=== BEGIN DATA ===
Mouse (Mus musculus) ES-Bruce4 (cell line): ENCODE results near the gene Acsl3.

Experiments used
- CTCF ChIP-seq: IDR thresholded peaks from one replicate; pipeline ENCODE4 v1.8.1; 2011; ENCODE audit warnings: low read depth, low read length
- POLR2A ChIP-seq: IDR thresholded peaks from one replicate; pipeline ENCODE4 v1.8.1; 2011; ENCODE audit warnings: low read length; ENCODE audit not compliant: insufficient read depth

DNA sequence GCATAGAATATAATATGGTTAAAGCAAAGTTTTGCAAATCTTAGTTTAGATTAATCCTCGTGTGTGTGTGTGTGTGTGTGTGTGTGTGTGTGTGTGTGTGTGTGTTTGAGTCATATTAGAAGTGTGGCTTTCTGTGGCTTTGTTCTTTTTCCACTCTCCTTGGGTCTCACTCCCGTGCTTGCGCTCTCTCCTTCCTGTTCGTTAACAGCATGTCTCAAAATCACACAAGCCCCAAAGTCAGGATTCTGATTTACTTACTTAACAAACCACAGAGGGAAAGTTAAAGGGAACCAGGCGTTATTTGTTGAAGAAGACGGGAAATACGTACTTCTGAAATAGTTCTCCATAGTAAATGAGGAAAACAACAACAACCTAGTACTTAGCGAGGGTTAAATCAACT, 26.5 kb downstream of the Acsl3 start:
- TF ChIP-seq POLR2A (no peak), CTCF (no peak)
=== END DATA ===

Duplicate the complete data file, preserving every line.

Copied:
Mouse (Mus musculus) ES-Bruce4 (cell line): ENCODE results near the gene Acsl3.

Experiments used
- CTCF ChIP-seq: IDR thresholded peaks from one replicate; pipeline ENCODE4 v1.8.1; 2011; ENCODE audit warnings: low read depth, low read length
- POLR2A ChIP-seq: IDR thresholded peaks from one replicate; pipeline ENCODE4 v1.8.1; 2011; ENCODE audit warnings: low read length; ENCODE audit not compliant: insufficient read depth

DNA sequence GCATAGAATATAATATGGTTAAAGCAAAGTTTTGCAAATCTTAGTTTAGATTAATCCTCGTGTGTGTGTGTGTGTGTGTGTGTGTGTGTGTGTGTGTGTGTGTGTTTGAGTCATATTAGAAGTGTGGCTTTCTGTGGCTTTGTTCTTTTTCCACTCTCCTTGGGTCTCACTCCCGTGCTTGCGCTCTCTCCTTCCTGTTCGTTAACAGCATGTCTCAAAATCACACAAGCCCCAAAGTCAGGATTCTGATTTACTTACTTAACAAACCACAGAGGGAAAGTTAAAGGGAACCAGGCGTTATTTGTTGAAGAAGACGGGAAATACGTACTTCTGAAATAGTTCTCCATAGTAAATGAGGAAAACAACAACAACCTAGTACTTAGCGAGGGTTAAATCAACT, 26.5 kb downstream of the Acsl3 start:
- TF ChIP-seq POLR2A (no peak), CTCF (no peak)